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Seyed Ehsan Mousavi, Komeil Razmi, and Jawahar G Patil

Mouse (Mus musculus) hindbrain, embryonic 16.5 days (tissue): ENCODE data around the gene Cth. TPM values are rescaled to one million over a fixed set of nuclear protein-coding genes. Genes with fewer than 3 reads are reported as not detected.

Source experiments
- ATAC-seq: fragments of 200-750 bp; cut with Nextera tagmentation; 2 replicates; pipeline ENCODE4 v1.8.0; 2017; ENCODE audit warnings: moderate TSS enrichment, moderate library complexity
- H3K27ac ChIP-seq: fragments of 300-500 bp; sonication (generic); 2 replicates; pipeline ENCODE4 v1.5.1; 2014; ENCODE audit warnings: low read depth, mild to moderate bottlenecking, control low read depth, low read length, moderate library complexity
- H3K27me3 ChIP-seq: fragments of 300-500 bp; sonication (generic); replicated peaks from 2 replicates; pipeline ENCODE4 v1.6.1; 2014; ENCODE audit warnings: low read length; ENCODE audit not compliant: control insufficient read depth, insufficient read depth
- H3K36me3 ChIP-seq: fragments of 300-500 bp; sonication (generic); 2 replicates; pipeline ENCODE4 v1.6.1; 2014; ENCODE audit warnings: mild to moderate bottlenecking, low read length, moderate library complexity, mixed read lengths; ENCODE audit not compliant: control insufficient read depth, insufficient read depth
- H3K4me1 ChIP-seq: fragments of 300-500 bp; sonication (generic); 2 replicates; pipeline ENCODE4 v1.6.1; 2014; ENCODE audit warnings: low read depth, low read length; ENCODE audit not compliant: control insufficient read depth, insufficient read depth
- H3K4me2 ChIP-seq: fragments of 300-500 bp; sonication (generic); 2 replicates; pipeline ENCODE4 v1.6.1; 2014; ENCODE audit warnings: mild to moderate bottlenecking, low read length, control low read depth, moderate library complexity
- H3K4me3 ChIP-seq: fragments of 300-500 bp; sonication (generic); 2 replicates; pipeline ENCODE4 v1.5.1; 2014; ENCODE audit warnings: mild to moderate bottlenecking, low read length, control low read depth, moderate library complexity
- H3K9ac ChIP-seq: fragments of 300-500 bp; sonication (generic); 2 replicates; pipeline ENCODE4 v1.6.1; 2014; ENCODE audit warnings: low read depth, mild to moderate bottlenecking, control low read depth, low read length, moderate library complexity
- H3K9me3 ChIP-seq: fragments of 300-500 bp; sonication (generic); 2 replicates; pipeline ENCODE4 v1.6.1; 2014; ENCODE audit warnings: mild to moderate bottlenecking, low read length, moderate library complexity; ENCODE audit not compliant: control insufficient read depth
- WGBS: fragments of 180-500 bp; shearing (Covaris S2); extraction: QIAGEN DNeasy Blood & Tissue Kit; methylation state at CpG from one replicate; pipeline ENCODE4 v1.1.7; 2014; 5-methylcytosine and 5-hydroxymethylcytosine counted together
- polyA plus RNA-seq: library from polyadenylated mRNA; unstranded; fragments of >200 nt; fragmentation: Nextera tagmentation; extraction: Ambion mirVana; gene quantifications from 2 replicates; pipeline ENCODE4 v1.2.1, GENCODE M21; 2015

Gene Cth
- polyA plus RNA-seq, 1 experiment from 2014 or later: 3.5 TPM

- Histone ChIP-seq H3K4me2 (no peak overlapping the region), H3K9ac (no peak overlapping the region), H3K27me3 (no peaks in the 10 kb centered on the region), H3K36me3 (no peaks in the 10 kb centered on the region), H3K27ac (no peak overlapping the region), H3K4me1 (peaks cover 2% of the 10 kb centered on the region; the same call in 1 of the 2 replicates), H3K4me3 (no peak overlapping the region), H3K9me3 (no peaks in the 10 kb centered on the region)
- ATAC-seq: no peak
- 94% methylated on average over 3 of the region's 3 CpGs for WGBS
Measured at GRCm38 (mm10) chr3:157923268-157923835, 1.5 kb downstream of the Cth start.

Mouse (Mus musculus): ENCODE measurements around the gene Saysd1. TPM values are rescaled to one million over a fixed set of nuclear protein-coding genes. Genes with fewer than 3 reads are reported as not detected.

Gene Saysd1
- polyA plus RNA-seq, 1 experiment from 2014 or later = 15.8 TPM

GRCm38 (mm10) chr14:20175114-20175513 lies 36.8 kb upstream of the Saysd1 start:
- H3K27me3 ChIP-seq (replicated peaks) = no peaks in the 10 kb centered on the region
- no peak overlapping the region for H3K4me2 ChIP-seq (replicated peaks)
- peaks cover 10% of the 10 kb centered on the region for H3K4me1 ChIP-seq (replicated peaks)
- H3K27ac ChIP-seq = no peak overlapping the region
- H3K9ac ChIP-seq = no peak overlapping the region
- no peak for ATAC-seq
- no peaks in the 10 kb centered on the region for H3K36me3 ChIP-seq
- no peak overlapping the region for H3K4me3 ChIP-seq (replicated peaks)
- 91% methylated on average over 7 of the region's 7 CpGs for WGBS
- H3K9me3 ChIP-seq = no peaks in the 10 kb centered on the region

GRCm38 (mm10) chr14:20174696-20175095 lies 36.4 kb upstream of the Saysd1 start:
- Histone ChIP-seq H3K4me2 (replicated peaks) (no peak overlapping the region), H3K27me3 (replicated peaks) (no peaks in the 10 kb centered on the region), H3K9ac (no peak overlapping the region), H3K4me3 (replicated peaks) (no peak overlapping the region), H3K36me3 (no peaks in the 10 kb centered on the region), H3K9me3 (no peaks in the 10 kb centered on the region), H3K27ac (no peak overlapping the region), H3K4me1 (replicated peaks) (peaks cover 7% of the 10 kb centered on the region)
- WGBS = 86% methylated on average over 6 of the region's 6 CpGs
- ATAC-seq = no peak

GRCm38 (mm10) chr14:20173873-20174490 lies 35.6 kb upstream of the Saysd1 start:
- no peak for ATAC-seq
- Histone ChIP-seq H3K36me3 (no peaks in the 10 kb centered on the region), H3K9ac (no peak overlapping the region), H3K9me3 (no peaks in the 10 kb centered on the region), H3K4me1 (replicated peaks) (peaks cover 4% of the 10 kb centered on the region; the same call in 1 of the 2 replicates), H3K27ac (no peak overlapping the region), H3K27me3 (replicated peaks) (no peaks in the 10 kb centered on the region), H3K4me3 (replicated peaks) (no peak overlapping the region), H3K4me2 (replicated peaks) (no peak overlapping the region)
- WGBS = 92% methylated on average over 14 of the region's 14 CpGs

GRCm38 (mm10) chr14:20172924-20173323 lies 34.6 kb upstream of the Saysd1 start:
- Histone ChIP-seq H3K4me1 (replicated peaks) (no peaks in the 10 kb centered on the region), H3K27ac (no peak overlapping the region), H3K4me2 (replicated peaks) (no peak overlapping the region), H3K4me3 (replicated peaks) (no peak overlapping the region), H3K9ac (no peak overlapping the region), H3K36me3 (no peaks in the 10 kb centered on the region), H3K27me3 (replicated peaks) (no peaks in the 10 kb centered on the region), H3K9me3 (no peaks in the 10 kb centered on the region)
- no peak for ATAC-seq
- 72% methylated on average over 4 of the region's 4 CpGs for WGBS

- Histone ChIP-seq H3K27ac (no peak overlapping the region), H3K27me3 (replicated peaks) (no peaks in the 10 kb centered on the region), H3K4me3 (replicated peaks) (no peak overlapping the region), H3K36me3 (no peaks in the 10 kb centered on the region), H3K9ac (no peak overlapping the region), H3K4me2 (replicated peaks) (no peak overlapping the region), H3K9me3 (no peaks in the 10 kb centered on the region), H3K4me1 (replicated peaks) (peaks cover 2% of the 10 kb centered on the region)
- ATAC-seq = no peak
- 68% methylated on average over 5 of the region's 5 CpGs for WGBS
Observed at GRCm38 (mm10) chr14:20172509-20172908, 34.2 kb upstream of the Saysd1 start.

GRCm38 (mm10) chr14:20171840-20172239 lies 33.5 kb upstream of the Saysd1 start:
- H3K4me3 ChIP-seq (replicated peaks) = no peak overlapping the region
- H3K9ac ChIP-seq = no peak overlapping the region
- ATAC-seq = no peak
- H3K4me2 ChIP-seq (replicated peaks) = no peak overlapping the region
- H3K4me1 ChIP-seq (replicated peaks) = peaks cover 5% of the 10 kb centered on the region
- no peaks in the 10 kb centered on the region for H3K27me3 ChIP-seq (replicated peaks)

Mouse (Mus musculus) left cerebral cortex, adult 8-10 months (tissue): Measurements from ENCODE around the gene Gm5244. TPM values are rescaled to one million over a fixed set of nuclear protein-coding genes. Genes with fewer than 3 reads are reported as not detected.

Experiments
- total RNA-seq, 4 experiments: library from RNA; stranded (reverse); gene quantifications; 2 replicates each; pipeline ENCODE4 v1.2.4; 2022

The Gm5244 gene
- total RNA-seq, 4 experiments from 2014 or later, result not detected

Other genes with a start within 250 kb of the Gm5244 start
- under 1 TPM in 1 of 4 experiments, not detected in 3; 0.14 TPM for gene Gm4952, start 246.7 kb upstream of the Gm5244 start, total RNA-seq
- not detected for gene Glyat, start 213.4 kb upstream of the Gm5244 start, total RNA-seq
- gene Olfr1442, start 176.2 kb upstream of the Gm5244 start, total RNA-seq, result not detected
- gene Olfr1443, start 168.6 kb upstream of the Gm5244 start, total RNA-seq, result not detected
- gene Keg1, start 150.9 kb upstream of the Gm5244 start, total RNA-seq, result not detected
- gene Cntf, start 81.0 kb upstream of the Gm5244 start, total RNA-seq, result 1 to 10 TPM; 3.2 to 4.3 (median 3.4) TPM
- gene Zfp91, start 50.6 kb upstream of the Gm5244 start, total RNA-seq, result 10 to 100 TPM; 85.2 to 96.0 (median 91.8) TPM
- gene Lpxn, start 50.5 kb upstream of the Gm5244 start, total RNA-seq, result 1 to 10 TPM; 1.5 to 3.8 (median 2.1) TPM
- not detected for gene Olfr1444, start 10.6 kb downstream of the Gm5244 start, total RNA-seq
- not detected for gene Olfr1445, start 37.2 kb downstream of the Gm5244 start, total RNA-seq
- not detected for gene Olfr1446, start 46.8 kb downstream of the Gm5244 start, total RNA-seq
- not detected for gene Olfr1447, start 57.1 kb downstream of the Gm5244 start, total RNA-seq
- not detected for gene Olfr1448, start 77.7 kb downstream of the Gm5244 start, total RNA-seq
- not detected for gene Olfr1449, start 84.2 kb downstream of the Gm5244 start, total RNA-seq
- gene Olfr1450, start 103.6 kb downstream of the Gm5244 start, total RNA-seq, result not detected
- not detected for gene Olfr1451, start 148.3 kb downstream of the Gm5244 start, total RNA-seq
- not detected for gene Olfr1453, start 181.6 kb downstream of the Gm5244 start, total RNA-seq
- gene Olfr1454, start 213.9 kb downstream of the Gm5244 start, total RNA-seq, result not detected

Built on our recent work that heart rates and function in G holbrooki are sexually dimorphic, this study assessed whether the species is an appropriate model to study sex-hormone effects on heart physiology. With a hypothesis that 17β-estradiol (E2) and 17α-methyltestosterone (MT) regulate the heart rate of juvenile G. holbrooki in a sex-specific manner, genetic males and females were treated with E2 and MT, respectively and the HR (bpm) was measured an hour following treatment using light-cardiogram. Results showed the HR (bpm) of both sexes were significantly (p < 0.05) altered compared to controls. Specifically, the E2 accelerated HR in the males and conversely MT decelerated the HR in the females. The normal expression levels of estrogen (erα and erβ) and G protein-coupled estrogen (gper) receptor genes were significantly higher (p < 0.05) in female than male hearts. Interestingly, the activity of the erβ in the heart of the MT-treated females reversed and was significantly lower (p < 0.05) than those of males while erα and gper were non-responsive. In contrast, significant down- and up-regulation of erα and gper, respectively occurred in the liver of MT-treated females. Morphological observations suggest that MT caused hepatomegaly, somewhat resembling an inflating balloon, perhaps induced by the accumulation of unexpelled gases. While E2 induced ventricular angiogenesis in males was likely due to an influx of blood supply caused by the increased heart rates. Collectively, the results demonstrate that the juvenile G. holbrooki heart readily responds to E2/MT in a sex-specific manner.